Look for the Silver Lining

02/26/2008 12:00 am EST


Nicholas Vardy

Editor, Oxford Wealth Accelerator

Nicholas Vardy, editor of Global Bull Market Alert, says silver has been left behind while gold surged—but it may catch up as the commodities bull market continues.

Like the late Rodney Dangerfield in the comedy world, silver is the metal that “gets no respect.” It trades at a fraction of its distant cousin gold. It lacks the ornamental cachet of platinum. Widely used in photography, technology, defense, and electronic industries, this "poor man's gold" seems more "industrial" than "precious." It was even outshined by gold in investment returns during 2007, as gold finished up 28% while silver added only 18%.

Yet, on the supply side, silver seems like it's a one-way bet. According to research consultancy CPM, there were 12 billion ounces of silver on the planet in 1900. Today, this number has fallen to 300 million ounces—a drop of 97.5%. As a result of low silver prices, mine production of new silver rose only 4% from 1990–1999, while demand increased by 22% during the same period.

Silver did not shoot through the roof because of a drawdown of accumulated stockpiles, which flooded the market with the metal. Now that this selling has dried up, argue the silver bulls, silver's price can head only in one direction. Above-ground silver supply is projected to shrink to a critically low level by 2010.

On the demand side, improved technology has reduced demand for silver in both jewelry and photography. But new industrial uses for silver are consistently being developed, including uses as divergent as a catalyst in fuel cells for electric motor cars, high-temperature superconductor wires, and an antimicrobial agent.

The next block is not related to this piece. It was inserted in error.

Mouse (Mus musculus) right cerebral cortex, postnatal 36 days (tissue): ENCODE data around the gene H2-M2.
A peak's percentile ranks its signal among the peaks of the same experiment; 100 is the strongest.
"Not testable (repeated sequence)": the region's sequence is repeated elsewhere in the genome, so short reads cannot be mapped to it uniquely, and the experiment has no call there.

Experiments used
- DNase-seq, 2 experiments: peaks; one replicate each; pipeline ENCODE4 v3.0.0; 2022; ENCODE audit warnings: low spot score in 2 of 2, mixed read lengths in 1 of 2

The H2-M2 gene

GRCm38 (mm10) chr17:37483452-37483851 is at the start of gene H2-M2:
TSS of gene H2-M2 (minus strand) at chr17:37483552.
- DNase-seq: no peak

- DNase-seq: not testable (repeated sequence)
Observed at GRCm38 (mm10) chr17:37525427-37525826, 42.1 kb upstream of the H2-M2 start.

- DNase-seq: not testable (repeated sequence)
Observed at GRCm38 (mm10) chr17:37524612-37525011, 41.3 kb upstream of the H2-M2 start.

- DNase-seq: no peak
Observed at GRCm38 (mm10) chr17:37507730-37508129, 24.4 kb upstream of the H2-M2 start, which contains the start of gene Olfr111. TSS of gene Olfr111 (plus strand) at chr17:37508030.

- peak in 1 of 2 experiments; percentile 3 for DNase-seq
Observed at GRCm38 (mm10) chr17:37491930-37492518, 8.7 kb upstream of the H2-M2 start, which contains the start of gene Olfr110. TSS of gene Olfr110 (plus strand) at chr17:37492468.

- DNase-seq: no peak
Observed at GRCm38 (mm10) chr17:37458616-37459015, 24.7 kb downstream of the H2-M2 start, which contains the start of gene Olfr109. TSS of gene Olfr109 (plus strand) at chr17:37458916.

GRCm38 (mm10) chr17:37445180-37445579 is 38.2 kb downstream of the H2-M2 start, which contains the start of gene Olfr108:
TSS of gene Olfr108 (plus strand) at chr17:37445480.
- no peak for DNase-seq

But aside from being a solid, long-term bet, silver also is a terrific short-term trading play. In times of troubles, commodities such as silver (and gold) gain a shine they don't have when times are good. As banking woes mount, real estate deflates, and inflation in commodities and energy remains at record levels, silver is regaining its status among investors as an inflation-proof currency that has never lost its value in 3,500 years.

Trading at barely 30% of its previous [peak] of $49.50, silver also is one of the very few commodities that has yet to trade at record levels. It is relatively cheap compared with its more high-profile cousin gold. The current price of gold is roughly 52x that of silver. If silver returns to the historic average of 15x [gold], you will have made about 3.5x your money. And that assumes that the gold price stays at its current level—an unlikely proposition.

Some silver bulls predict the metal will rise ten times from its current levels between now and the end of the commodities supercycle around 2015. So buy iShares Silver Trust (AMEX: SLV), an ETF whose share price is equal to ten ounces of silver, at market. (It closed at around $180 Monday—Editor.) Place your stop at $142.50.

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